On Friday, BlackBerry Ltd (NASDAQ:BBRY) (TSE:BB) posted bleak third quarter results for the period ending in late November. BlackBerry’s financials continue to deteriorate with weak revenue, continued losses and an unimpressive balance sheet, and there looks to be no respite.
3Q no exception
Losses incurred by the Canadian smartphone maker totaled to $4.4 billion, or $8.37 per share. For the first time, the company had to write down inventory by taking a non-cash charge of $2.7 billion against a significant asset. To make matters worse, the company took a $1.6 billion primarily non-cash charge against inventory and supply commitments. The Canadian company also took a $266 million charge related to its ongoing restructuring program.
Analysts were looking for revenue to come in at $1.59 billion, which would have been a decline of 41.5% from the $2.73 billion figure in the previous year’s corresponding period. Analysts were expecting an adjusted loss of $0.45 per share after excluding one-time items, which is over twice the $0.22 per share loss in the corresponding period of the previous year.
Revenue for the third quarter declined 56.2% to $1.2 billion compared to the corresponding quarter of the previous year. Adjusted loss per share came in at $0.67. The top line, as well as the bottom line numbers for BlackBerry Ltd (NASDAQ:BBRY) (TSE:BB) were below expectations. The third quarter was not different from the second quarter where the company gave a bleak outlook for the upcoming quarter, says a report from Seeking Alpha by Bill Maurer.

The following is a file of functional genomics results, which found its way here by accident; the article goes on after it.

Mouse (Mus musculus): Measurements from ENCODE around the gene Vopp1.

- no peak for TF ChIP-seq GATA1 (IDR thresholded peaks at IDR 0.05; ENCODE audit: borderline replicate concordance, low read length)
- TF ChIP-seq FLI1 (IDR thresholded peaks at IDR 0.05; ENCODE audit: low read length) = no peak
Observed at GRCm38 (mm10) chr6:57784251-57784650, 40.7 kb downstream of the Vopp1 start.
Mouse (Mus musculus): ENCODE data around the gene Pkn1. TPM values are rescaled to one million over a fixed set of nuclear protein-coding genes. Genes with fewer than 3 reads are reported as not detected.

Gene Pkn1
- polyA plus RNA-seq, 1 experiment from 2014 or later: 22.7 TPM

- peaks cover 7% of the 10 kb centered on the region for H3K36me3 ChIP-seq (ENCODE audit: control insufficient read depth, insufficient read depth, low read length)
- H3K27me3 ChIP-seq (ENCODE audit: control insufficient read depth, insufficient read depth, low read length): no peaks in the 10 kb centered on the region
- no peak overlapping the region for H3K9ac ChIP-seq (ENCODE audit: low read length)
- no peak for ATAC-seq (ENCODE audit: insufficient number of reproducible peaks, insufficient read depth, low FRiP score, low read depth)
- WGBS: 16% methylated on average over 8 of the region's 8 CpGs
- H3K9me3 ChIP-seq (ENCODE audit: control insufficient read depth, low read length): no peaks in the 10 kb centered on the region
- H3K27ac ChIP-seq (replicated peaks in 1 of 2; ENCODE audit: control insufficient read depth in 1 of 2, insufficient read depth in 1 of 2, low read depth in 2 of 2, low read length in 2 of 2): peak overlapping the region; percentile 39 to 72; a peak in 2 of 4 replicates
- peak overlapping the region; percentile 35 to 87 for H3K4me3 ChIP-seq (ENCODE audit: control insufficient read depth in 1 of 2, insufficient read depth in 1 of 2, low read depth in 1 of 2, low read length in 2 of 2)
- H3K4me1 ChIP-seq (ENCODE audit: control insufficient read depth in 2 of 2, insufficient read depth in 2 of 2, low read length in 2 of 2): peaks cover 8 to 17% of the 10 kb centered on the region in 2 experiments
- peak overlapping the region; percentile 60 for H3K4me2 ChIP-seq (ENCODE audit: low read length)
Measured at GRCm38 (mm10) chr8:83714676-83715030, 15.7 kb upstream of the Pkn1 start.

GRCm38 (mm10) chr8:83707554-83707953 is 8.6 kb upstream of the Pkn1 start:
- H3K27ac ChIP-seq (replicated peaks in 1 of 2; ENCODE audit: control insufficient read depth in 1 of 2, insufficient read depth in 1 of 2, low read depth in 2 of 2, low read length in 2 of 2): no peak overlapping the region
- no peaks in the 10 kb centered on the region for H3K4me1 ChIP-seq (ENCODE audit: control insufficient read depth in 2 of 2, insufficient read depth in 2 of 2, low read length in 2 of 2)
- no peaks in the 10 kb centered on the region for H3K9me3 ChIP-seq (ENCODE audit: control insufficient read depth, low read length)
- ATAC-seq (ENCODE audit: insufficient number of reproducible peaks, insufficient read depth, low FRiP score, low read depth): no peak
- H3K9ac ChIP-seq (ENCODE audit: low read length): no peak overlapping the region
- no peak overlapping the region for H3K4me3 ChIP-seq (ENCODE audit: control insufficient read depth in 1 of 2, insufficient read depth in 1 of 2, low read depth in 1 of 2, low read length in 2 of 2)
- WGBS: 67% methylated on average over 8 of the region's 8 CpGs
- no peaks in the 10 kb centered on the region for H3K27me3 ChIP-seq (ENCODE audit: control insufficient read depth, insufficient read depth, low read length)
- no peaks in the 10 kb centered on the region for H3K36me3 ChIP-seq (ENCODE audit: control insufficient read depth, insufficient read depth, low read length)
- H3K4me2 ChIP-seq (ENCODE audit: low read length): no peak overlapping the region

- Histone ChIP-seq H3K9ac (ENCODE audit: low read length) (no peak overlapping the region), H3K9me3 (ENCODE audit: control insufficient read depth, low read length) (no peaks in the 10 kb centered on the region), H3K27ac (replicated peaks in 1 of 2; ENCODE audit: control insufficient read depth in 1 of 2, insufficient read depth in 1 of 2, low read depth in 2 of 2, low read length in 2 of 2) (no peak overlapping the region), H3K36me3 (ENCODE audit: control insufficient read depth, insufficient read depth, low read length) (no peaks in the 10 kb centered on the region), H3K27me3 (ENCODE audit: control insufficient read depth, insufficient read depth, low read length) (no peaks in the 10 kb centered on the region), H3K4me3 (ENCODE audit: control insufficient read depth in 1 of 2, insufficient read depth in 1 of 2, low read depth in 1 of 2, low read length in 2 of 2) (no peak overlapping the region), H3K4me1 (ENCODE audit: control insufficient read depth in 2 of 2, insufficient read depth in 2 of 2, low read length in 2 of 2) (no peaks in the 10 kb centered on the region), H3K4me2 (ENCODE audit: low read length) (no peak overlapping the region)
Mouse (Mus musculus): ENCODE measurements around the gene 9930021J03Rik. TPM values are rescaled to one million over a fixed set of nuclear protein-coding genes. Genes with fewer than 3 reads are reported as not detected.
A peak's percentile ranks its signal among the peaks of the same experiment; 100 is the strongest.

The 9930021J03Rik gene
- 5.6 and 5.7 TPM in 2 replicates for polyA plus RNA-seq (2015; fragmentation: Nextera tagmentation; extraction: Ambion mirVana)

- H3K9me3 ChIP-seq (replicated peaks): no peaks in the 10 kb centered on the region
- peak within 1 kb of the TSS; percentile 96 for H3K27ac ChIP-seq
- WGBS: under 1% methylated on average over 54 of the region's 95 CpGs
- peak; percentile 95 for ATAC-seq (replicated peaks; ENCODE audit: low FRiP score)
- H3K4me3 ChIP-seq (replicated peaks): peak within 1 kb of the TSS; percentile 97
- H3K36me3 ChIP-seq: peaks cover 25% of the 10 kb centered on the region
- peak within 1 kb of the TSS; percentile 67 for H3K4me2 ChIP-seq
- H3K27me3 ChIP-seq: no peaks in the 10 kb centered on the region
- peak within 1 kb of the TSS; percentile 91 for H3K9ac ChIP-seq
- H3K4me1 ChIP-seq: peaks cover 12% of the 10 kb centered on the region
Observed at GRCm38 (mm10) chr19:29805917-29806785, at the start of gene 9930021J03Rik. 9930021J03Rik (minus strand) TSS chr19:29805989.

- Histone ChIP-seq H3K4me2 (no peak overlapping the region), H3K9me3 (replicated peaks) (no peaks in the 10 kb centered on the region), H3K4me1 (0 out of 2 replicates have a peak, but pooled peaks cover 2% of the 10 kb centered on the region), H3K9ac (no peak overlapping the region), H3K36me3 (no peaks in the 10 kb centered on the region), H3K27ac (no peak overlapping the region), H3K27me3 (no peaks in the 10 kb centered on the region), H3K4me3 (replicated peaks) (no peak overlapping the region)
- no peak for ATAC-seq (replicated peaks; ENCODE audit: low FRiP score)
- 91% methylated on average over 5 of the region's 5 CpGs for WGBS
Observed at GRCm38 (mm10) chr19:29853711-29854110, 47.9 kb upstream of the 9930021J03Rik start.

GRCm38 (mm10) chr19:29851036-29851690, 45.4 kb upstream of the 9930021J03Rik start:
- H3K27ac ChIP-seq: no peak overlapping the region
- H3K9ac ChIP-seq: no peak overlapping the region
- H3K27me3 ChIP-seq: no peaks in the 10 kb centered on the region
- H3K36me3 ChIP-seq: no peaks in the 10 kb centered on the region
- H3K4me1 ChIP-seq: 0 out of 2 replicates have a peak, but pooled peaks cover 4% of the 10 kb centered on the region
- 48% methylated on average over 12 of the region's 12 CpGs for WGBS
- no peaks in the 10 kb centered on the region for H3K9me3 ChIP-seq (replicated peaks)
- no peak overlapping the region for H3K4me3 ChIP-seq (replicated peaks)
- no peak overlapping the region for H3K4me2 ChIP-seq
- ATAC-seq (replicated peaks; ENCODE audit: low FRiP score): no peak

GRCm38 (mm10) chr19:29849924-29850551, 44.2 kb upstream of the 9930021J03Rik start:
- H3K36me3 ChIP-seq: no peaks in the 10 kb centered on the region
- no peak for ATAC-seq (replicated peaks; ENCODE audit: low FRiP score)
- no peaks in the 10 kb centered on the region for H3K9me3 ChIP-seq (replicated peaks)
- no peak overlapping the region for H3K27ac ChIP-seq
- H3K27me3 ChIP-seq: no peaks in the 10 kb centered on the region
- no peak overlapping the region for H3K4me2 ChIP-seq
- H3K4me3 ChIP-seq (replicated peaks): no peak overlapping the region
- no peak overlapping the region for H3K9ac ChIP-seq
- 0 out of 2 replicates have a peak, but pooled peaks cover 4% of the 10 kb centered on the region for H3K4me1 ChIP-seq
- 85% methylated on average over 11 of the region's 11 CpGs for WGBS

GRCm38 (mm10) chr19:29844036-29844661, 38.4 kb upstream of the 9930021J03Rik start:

Balance sheet weakening for BlackBerry
A huge loss on the assets of the company caused some major effects on the balance sheet for the third quarter. In the second, as well as the third quarter, the asset base of the company declined from $12.5 billion to $8.4 billion. BlackBerry Ltd (NASDAQ:BBRY) (TSE:BB) also took some debt during the quarter, which also affected the balance sheet to some extent.
The third quarter was very bleak as it failed to deliver on the revenue estimates. The beleaguered smartphone maker also suffered a loss on write downs and performed weak on the bottom line even though it excluded certain items.
Recently, a deal with Foxconn coincided with a surge in BlackBerry’s stock, but the surge may be due to short coverings, which stands at 33% from its recent 52-week low, and closed at its highest point since November 1st.
Even after the deal and some rebound in the stock, BlackBerry Ltd (NASDAQ:BBRY) (TSE:BB) is a loss making company with revenue problems and sales mainly constituted of older model phones. The balance sheet of the Canadian firm may look stable, as of now, due to the huge debt deal, but it won’t for very long unless something fundamentally changes.